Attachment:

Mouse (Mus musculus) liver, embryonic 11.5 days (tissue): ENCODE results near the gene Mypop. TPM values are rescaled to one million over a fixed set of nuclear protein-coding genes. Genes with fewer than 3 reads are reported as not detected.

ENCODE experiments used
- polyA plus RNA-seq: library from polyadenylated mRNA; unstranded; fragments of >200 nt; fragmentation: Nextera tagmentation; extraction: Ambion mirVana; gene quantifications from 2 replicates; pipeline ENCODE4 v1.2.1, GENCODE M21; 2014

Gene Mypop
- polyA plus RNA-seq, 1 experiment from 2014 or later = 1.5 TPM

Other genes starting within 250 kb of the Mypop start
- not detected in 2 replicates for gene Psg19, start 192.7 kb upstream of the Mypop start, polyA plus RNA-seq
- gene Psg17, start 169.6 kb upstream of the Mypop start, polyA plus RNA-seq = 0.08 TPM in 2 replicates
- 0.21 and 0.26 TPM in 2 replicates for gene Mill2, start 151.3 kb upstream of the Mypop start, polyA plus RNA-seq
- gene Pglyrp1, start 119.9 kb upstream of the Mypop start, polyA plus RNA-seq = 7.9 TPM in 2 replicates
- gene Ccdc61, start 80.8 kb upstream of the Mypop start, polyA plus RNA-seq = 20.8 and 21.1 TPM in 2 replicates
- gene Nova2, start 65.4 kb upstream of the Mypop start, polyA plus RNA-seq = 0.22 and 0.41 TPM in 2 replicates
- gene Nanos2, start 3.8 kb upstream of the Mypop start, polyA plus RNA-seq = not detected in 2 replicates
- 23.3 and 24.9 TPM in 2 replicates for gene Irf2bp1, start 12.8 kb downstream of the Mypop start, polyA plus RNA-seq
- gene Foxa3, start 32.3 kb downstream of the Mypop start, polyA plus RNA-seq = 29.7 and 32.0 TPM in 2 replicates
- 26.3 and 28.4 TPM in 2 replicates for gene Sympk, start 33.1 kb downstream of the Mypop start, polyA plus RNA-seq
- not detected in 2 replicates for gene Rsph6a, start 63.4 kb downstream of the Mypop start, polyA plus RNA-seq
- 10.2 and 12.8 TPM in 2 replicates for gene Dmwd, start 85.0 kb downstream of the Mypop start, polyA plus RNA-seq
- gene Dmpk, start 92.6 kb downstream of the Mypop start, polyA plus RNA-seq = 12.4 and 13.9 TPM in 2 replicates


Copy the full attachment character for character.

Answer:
Mouse (Mus musculus) liver, embryonic 11.5 days (tissue): ENCODE results near the gene Mypop. TPM values are rescaled to one million over a fixed set of nuclear protein-coding genes. Genes with fewer than 3 reads are reported as not detected.

ENCODE experiments used
- polyA plus RNA-seq: library from polyadenylated mRNA; unstranded; fragments of >200 nt; fragmentation: Nextera tagmentation; extraction: Ambion mirVana; gene quantifications from 2 replicates; pipeline ENCODE4 v1.2.1, GENCODE M21; 2014

Gene Mypop
- polyA plus RNA-seq, 1 experiment from 2014 or later = 1.5 TPM

Other genes starting within 250 kb of the Mypop start
- not detected in 2 replicates for gene Psg19, start 192.7 kb upstream of the Mypop start, polyA plus RNA-seq
- gene Psg17, start 169.6 kb upstream of the Mypop start, polyA plus RNA-seq = 0.08 TPM in 2 replicates
- 0.21 and 0.26 TPM in 2 replicates for gene Mill2, start 151.3 kb upstream of the Mypop start, polyA plus RNA-seq
- gene Pglyrp1, start 119.9 kb upstream of the Mypop start, polyA plus RNA-seq = 7.9 TPM in 2 replicates
- gene Ccdc61, start 80.8 kb upstream of the Mypop start, polyA plus RNA-seq = 20.8 and 21.1 TPM in 2 replicates
- gene Nova2, start 65.4 kb upstream of the Mypop start, polyA plus RNA-seq = 0.22 and 0.41 TPM in 2 replicates
- gene Nanos2, start 3.8 kb upstream of the Mypop start, polyA plus RNA-seq = not detected in 2 replicates
- 23.3 and 24.9 TPM in 2 replicates for gene Irf2bp1, start 12.8 kb downstream of the Mypop start, polyA plus RNA-seq
- gene Foxa3, start 32.3 kb downstream of the Mypop start, polyA plus RNA-seq = 29.7 and 32.0 TPM in 2 replicates
- 26.3 and 28.4 TPM in 2 replicates for gene Sympk, start 33.1 kb downstream of the Mypop start, polyA plus RNA-seq
- not detected in 2 replicates for gene Rsph6a, start 63.4 kb downstream of the Mypop start, polyA plus RNA-seq
- 10.2 and 12.8 TPM in 2 replicates for gene Dmwd, start 85.0 kb downstream of the Mypop start, polyA plus RNA-seq
- gene Dmpk, start 92.6 kb downstream of the Mypop start, polyA plus RNA-seq = 12.4 and 13.9 TPM in 2 replicates